For immediate release
Sept. 11, 2002
Abilene Christian University was listed as a "Great School at a Great Price" in the 2003 U.S. News & World Report's annual college guidebook and was ranked in the top tier of quality among "America's Best Colleges."
The "Great Schools at a Great Price" (also called "Best Values") category ranks schools based on cost after need-based aid combined with academic quality. The guidebook's editors said, "the higher the quality of the program and the lower the cost, the better the deal." ACU was ranked 5th in "Best Values" in the 15-state west region of the master's category. ACU has been listed in this group for seven out of the past 10 years.
ACU ranked 20th overall among the 126 schools in the 15-state west region of the "Best Universities-Master's" category, placing it in the top tier of quality. ACU has been ranked in the top tier for four consecutive years and eight of the last nine years.
"I am confident that ACU's consistently high performance in these rankings reflects our commitment to becoming a national leader in Christian higher education," said Dr. Royce Money, ACU president. "We are continuing to become more selective in our admissions process as our reputation increases."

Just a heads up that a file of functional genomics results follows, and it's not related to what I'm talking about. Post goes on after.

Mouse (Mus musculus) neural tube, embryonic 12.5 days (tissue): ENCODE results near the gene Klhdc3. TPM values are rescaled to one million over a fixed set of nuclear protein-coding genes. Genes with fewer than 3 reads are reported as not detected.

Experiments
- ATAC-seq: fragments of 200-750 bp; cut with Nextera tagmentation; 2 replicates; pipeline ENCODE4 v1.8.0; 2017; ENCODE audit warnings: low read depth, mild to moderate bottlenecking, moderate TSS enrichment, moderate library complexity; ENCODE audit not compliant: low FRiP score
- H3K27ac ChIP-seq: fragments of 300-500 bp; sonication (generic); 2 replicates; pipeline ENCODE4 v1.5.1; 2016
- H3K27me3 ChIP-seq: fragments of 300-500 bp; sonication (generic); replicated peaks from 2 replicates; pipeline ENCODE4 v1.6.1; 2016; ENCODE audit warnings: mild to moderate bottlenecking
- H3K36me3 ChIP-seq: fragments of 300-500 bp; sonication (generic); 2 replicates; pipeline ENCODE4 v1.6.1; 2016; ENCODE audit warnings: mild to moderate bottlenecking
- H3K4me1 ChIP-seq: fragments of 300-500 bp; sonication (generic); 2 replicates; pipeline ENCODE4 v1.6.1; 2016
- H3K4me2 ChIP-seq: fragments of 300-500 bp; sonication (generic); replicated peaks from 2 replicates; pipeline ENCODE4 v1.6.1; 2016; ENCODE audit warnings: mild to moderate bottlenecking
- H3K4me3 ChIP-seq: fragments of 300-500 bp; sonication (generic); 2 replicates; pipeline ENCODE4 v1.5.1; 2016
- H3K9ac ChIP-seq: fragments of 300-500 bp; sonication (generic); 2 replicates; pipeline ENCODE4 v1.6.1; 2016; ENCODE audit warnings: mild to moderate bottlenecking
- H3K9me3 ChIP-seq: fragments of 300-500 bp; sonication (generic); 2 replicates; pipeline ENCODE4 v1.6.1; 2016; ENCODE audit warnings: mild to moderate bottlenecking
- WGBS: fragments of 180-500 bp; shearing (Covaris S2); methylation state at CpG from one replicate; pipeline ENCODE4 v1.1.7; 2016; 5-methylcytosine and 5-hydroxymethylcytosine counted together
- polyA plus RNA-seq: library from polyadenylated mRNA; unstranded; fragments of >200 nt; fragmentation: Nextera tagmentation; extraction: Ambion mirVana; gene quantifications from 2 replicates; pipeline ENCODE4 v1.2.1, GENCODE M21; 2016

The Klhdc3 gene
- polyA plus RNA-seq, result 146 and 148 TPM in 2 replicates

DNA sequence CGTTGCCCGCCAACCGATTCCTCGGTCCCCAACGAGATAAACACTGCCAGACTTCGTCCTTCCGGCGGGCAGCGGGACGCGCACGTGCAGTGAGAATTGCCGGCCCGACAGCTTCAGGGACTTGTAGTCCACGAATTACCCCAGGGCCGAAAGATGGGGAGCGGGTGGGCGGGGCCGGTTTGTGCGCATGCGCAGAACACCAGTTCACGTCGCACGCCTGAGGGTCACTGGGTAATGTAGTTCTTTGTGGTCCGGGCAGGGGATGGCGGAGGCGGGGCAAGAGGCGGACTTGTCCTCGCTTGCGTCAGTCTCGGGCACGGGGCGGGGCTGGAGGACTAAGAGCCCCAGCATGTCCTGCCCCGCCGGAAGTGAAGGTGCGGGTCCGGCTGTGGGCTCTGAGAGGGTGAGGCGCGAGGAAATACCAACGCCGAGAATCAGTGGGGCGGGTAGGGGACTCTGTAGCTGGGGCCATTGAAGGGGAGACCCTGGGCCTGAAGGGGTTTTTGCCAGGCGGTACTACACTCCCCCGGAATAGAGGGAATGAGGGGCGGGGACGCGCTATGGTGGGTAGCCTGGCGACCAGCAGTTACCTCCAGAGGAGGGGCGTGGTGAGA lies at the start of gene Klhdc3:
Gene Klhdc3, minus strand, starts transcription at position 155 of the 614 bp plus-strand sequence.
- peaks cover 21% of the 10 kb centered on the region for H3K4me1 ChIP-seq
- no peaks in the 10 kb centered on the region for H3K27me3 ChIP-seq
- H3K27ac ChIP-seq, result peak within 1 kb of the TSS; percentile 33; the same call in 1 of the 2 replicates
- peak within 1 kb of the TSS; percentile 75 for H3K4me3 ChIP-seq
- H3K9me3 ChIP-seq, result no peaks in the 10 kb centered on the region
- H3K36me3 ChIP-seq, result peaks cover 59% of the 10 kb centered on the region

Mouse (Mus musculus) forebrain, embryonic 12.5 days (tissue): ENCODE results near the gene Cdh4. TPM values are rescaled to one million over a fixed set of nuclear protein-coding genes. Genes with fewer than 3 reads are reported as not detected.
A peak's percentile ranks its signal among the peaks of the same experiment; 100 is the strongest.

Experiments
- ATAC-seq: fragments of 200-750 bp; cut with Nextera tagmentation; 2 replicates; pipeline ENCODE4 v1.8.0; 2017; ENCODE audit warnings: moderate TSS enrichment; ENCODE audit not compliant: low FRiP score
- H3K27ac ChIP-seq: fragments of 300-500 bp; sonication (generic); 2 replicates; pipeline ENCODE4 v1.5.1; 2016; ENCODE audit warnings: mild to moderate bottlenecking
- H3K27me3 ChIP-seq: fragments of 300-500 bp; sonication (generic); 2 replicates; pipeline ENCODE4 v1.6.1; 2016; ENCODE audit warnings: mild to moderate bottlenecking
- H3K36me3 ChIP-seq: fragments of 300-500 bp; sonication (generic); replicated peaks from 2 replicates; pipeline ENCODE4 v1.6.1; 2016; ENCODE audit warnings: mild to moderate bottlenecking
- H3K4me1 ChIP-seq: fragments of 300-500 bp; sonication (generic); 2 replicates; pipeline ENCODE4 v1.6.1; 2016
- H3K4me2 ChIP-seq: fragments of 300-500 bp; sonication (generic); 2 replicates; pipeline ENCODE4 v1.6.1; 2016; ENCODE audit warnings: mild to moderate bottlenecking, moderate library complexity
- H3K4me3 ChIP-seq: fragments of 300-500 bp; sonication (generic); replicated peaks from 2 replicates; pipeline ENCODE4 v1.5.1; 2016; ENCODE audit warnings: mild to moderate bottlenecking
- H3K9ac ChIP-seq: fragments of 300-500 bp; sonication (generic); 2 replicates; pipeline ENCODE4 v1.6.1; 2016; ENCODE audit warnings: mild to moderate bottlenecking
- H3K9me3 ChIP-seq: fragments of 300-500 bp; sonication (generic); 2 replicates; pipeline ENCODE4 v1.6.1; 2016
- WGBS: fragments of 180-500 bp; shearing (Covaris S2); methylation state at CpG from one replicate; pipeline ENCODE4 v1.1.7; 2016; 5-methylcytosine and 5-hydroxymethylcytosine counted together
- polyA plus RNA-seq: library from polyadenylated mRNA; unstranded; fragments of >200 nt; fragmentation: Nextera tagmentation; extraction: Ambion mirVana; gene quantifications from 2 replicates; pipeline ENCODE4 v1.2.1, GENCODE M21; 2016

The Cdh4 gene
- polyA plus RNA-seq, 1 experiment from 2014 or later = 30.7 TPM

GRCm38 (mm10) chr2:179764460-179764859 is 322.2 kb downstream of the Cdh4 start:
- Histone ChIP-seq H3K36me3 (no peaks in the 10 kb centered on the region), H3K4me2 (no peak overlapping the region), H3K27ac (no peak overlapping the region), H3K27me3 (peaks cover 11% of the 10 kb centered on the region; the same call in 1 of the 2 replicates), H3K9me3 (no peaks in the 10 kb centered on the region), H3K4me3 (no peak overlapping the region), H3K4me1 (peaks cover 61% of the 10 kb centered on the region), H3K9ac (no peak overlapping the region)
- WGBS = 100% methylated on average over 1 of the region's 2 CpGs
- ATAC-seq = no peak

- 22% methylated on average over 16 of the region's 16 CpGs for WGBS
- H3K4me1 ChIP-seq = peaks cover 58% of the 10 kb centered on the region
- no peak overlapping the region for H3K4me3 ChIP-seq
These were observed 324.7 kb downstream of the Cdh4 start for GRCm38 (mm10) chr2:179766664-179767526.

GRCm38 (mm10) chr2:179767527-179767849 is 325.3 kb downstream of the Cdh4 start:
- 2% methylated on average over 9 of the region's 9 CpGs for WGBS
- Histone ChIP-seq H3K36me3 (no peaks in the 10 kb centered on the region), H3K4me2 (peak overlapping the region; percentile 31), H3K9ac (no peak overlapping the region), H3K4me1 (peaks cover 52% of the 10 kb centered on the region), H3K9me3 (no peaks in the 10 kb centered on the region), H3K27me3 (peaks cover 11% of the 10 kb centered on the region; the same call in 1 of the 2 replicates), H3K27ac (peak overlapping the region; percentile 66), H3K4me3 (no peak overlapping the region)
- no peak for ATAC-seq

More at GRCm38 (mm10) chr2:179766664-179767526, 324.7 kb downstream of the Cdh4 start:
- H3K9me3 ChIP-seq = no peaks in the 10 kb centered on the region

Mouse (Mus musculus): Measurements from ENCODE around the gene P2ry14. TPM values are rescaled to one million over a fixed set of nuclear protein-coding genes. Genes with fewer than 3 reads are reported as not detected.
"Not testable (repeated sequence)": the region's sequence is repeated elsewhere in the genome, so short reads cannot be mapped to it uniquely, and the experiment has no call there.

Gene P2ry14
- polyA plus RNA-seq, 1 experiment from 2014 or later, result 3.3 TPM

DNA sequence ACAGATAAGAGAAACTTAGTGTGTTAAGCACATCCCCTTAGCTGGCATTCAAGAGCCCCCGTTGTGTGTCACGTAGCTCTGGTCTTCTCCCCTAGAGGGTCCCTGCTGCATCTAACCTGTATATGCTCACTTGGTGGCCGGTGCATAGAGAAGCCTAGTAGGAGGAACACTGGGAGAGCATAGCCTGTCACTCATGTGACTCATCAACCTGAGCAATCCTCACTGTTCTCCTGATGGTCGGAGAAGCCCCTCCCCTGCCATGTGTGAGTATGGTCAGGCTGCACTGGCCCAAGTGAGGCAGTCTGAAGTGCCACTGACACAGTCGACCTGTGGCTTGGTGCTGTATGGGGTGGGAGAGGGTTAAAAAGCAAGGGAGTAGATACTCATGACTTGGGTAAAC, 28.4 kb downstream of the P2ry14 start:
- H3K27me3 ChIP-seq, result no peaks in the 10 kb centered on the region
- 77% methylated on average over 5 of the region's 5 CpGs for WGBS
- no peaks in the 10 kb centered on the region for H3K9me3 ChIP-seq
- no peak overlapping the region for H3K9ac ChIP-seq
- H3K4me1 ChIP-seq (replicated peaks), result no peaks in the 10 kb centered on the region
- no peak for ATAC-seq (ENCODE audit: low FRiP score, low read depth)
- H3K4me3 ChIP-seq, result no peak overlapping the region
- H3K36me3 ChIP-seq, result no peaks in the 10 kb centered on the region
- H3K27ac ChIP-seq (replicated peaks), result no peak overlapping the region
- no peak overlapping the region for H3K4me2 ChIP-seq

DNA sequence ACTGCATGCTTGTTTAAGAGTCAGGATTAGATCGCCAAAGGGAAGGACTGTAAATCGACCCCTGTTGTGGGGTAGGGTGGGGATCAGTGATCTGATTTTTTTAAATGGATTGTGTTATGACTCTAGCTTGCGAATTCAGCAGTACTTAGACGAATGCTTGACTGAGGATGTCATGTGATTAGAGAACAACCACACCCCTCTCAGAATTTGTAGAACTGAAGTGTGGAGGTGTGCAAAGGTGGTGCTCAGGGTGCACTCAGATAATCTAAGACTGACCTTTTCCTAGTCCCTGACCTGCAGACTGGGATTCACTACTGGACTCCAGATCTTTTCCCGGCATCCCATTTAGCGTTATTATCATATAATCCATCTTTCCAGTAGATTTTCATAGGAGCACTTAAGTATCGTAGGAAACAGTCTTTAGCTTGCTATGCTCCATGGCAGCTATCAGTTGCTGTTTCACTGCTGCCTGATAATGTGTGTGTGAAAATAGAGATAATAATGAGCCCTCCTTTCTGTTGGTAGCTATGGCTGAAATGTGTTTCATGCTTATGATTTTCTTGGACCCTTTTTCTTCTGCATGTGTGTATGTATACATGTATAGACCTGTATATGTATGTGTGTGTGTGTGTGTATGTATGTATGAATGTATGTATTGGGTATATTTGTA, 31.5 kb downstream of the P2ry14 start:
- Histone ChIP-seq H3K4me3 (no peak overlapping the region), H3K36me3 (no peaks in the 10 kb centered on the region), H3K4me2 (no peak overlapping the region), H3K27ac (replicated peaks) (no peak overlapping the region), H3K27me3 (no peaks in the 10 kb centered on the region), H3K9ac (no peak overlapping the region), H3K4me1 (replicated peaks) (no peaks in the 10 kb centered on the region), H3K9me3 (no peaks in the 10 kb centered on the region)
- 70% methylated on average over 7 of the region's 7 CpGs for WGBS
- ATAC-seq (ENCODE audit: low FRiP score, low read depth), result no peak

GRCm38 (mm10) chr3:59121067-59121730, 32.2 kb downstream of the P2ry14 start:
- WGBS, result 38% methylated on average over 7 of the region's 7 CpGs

Only five Texas schools appeared in the top tier among "Best Universities-Master's" for the west region: ACU, Trinity University, St. Mary's University of San Antonio, LeTourneau University and the University of St. Thomas. Only top-ranked Trinity and St. Mary's were ranked above ACU.
The rankings are based on several criteria, including peer assessment survey, graduation rate, freshmen retention rate, faculty-student ratio and entrance exam scores.
ACU's scores reflected a higher freshman retention rate, higher percentage of class size under 20 students, more full-time faculty and a lower acceptance rate (higher selectivity), Money said.
The book ranks 572 total "Best Universities-Master's" in the north, south, west and midwest regions. The "Best Universities-Master's" category represents universities that offer a full range of undergraduate degrees, some master's degrees, and few, if any, doctoral degrees.
U.S. News uses six categories of indicators to capture academic quality in the "Master's" grouping: peer assessment (25 percent), graduation and retention of students (25 percent), faculty resources (20 percent), student selectivity (15 percent), financial resources (10 percent) and alumni giving (5 percent).
If you are a member of the media who would like more information about this release, please contact Wendy Kilmer, university news coordinator.